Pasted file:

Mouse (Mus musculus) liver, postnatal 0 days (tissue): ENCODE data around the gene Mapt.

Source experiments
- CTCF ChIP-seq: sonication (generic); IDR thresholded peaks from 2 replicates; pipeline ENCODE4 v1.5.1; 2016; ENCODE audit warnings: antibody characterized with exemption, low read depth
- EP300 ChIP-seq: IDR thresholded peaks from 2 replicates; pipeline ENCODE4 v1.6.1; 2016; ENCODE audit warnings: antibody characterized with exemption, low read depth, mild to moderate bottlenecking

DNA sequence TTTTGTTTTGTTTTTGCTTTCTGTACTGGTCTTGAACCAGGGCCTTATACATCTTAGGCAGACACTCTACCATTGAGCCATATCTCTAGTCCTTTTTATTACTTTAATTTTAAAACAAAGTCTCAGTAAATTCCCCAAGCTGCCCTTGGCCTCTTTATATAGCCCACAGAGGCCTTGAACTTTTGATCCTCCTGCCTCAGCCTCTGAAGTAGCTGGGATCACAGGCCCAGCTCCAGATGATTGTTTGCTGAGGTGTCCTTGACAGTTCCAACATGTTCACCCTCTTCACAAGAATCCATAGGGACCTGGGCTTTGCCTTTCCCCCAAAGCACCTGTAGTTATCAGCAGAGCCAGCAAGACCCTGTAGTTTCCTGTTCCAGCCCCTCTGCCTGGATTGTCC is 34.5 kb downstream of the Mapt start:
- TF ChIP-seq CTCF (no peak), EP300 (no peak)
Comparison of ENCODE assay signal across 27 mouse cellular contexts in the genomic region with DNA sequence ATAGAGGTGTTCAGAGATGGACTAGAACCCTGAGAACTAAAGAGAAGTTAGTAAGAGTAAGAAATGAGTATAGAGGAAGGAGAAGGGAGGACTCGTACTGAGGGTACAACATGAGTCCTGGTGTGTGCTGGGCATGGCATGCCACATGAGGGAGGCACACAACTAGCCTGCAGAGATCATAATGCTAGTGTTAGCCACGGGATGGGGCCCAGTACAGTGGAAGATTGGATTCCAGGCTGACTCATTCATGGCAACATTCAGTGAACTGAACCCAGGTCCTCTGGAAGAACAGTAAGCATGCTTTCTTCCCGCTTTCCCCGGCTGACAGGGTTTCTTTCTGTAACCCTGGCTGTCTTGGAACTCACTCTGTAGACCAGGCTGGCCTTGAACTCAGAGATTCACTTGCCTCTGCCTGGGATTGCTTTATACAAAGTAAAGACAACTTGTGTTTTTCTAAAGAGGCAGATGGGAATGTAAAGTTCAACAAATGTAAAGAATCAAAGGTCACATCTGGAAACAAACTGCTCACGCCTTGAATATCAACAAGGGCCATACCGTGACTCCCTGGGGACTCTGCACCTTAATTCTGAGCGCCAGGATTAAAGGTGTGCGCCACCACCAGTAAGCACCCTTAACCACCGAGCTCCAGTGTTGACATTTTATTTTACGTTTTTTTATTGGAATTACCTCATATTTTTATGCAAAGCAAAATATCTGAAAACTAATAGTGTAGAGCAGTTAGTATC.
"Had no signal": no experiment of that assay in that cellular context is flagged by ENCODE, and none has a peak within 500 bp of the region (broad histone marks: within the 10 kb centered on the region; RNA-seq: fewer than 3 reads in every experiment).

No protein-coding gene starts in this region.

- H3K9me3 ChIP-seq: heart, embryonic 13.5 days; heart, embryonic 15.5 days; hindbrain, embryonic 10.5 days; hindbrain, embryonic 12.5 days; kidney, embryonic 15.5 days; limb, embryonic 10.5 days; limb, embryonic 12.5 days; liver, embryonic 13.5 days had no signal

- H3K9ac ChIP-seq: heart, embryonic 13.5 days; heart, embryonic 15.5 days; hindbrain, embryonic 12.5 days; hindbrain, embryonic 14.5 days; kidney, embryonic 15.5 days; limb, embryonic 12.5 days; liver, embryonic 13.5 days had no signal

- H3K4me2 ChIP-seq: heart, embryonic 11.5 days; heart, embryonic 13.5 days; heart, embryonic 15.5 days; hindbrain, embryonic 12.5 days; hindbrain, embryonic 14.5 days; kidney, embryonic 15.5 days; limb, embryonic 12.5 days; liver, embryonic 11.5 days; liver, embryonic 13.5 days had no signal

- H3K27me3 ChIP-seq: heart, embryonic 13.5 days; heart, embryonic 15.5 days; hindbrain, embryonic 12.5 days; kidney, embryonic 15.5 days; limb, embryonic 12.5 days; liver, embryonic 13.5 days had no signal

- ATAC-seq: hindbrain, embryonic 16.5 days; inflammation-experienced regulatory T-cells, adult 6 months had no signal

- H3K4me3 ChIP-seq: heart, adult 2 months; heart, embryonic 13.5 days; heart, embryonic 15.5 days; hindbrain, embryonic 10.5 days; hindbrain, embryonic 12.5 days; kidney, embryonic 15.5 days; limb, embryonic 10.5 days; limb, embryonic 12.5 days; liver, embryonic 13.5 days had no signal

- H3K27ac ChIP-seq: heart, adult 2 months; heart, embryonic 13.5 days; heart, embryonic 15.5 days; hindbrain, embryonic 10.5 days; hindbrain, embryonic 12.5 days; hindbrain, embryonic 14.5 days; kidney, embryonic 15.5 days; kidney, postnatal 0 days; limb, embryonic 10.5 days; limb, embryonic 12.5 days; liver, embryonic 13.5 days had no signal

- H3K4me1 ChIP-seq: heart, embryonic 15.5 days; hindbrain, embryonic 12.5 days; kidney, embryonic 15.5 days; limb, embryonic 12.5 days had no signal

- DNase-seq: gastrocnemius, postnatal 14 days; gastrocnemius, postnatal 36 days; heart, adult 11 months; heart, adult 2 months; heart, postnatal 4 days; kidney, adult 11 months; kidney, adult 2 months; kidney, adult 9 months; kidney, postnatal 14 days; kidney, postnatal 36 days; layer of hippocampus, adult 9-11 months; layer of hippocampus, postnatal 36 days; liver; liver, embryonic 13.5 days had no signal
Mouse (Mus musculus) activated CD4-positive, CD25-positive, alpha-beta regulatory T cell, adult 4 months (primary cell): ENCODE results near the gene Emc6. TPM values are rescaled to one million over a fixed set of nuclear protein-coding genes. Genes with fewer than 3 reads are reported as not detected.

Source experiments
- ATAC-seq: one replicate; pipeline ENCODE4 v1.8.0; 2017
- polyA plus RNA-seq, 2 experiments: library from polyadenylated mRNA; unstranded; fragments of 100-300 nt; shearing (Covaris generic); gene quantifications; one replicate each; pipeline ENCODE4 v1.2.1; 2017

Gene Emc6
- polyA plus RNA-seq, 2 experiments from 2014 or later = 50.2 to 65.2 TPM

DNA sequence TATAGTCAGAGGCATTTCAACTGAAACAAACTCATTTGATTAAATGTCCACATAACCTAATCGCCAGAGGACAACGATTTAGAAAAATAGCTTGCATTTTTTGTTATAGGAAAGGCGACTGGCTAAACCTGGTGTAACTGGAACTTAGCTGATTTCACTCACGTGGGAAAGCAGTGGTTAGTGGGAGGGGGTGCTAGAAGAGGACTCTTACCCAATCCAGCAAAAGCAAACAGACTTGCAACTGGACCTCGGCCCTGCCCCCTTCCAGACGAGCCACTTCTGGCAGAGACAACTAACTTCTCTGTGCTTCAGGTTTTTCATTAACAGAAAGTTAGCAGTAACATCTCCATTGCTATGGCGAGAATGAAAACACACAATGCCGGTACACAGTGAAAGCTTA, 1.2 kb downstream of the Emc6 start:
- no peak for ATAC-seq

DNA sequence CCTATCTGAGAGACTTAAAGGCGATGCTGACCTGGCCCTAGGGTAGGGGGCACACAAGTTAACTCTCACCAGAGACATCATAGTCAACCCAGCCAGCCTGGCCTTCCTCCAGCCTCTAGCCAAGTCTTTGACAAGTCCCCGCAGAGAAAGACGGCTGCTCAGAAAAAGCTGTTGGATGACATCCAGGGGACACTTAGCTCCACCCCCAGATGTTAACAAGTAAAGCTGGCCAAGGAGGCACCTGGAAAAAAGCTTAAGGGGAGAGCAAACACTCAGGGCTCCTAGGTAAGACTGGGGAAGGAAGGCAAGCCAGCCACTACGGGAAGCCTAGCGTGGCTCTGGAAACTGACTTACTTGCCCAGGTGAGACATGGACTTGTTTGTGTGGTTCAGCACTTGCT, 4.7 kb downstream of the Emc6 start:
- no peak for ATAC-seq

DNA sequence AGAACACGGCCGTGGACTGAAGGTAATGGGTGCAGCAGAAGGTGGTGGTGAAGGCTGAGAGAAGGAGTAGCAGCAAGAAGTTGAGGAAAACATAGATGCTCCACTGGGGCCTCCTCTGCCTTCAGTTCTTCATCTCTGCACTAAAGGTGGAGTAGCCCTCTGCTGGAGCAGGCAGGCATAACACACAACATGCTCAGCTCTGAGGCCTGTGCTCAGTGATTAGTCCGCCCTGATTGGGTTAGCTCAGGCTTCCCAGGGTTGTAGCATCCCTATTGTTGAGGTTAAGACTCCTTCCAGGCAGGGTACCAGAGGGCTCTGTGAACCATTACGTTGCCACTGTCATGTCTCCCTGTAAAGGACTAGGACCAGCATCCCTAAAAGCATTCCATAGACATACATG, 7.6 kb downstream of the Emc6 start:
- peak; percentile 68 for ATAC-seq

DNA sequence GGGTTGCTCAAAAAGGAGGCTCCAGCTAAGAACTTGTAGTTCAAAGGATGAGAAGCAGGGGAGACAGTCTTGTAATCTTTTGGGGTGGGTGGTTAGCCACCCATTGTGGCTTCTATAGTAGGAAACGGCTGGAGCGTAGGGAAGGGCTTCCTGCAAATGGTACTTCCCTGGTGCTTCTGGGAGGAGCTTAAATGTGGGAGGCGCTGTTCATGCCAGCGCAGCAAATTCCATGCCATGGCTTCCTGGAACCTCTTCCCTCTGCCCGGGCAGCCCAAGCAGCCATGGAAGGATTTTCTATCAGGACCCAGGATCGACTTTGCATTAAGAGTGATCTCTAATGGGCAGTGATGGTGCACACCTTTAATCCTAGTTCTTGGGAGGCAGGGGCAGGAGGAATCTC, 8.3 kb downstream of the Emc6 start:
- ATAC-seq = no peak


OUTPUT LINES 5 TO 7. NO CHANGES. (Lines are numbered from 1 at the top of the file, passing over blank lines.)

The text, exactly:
DNA sequence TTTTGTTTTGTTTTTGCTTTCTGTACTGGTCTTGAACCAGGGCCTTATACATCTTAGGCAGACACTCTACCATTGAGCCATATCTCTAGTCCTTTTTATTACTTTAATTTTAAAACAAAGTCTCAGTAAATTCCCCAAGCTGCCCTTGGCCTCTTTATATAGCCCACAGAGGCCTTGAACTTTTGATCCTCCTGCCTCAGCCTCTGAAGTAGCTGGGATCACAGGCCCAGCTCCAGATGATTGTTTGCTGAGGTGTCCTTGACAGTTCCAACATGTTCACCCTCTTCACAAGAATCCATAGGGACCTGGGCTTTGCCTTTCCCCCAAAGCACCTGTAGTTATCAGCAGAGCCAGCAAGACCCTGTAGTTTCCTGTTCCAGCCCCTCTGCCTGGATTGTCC is 34.5 kb downstream of the Mapt start:
- TF ChIP-seq CTCF (no peak), EP300 (no peak)
Comparison of ENCODE assay signal across 27 mouse cellular contexts in the genomic region with DNA sequence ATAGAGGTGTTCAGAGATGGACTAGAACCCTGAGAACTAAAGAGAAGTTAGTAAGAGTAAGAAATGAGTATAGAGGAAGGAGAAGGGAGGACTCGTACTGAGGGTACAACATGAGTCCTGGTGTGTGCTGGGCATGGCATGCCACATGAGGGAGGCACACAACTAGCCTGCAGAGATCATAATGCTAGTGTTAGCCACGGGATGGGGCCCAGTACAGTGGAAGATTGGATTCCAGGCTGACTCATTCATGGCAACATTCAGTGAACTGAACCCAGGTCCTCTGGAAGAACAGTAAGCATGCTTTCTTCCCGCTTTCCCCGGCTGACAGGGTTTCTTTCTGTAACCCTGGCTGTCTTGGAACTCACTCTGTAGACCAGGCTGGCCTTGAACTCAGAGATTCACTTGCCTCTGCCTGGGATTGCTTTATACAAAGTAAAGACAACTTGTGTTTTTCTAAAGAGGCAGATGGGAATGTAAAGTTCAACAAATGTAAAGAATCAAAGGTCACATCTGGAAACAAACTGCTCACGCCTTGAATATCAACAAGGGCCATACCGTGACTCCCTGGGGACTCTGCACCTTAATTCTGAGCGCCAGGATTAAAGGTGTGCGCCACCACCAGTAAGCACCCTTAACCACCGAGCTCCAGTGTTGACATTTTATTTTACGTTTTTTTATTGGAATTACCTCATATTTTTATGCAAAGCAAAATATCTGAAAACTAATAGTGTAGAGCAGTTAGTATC.